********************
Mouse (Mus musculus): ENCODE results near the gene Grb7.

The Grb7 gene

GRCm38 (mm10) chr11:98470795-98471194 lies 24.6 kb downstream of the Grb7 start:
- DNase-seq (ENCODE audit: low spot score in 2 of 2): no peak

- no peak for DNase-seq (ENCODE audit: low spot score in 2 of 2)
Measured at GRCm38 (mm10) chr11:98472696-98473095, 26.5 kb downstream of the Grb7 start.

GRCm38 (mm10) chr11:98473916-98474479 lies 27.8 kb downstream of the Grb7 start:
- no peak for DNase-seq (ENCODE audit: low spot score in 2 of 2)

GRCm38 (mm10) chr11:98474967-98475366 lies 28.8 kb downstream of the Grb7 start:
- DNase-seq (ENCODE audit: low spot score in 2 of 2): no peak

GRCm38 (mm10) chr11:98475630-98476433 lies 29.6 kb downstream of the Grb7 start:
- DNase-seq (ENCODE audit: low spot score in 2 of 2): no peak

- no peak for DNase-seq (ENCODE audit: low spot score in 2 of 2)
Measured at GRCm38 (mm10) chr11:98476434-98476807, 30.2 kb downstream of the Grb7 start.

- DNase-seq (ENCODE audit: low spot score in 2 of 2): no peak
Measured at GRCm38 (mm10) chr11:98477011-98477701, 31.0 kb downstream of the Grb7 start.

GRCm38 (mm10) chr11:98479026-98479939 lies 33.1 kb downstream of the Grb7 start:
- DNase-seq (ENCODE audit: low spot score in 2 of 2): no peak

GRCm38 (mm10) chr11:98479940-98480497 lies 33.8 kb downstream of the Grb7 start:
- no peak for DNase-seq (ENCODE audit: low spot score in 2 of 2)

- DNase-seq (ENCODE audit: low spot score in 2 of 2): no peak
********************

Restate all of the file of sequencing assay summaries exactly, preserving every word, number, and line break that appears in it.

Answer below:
Mouse (Mus musculus): ENCODE results near the gene Grb7.

The Grb7 gene

GRCm38 (mm10) chr11:98470795-98471194 lies 24.6 kb downstream of the Grb7 start:
- DNase-seq (ENCODE audit: low spot score in 2 of 2): no peak

- no peak for DNase-seq (ENCODE audit: low spot score in 2 of 2)
Measured at GRCm38 (mm10) chr11:98472696-98473095, 26.5 kb downstream of the Grb7 start.

GRCm38 (mm10) chr11:98473916-98474479 lies 27.8 kb downstream of the Grb7 start:
- no peak for DNase-seq (ENCODE audit: low spot score in 2 of 2)

GRCm38 (mm10) chr11:98474967-98475366 lies 28.8 kb downstream of the Grb7 start:
- DNase-seq (ENCODE audit: low spot score in 2 of 2): no peak

GRCm38 (mm10) chr11:98475630-98476433 lies 29.6 kb downstream of the Grb7 start:
- DNase-seq (ENCODE audit: low spot score in 2 of 2): no peak

- no peak for DNase-seq (ENCODE audit: low spot score in 2 of 2)
Measured at GRCm38 (mm10) chr11:98476434-98476807, 30.2 kb downstream of the Grb7 start.

- DNase-seq (ENCODE audit: low spot score in 2 of 2): no peak
Measured at GRCm38 (mm10) chr11:98477011-98477701, 31.0 kb downstream of the Grb7 start.

GRCm38 (mm10) chr11:98479026-98479939 lies 33.1 kb downstream of the Grb7 start:
- DNase-seq (ENCODE audit: low spot score in 2 of 2): no peak

GRCm38 (mm10) chr11:98479940-98480497 lies 33.8 kb downstream of the Grb7 start:
- no peak for DNase-seq (ENCODE audit: low spot score in 2 of 2)

- DNase-seq (ENCODE audit: low spot score in 2 of 2): no peak